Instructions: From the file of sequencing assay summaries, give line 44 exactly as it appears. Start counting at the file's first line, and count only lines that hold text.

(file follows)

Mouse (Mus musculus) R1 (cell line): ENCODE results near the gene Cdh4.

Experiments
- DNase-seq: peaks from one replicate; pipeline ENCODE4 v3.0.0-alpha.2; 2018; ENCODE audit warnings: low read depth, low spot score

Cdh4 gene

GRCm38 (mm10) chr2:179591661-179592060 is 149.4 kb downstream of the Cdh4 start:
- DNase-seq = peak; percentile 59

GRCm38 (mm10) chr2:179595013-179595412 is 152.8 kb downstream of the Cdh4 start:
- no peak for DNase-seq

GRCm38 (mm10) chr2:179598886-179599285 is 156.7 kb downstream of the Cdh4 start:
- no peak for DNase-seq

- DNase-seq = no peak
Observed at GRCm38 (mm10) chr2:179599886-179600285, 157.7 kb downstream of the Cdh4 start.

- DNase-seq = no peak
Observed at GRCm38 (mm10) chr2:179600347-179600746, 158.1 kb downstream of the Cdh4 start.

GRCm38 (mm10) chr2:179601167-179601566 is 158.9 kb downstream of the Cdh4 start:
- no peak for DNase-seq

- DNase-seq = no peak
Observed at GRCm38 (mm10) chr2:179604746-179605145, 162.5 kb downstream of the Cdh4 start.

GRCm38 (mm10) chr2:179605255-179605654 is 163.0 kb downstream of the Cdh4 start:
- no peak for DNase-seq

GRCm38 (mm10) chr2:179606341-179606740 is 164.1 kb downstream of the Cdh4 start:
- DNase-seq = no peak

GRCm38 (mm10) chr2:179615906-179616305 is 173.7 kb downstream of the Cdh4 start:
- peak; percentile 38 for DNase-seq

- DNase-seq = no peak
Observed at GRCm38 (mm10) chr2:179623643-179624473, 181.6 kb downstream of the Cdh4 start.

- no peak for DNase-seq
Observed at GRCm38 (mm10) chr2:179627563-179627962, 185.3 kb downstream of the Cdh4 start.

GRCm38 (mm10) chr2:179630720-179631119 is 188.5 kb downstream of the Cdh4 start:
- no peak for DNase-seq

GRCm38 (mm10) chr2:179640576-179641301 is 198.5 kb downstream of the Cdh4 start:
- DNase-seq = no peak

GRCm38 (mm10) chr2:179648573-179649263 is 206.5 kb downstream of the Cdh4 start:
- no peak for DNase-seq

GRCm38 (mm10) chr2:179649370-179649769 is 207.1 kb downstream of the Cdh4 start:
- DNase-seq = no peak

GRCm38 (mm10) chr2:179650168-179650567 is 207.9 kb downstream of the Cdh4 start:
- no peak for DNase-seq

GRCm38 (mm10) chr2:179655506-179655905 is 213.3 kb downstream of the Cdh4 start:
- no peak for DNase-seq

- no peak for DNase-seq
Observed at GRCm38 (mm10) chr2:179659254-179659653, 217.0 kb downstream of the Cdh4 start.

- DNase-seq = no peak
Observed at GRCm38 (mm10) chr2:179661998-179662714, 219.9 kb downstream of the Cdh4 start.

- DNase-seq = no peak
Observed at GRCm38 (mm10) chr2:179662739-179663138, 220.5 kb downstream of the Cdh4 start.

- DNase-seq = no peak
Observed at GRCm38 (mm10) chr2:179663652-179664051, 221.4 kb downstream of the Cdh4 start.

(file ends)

Observed at GRCm38 (mm10) chr2:179661998-179662714, 219.9 kb downstream of the Cdh4 start.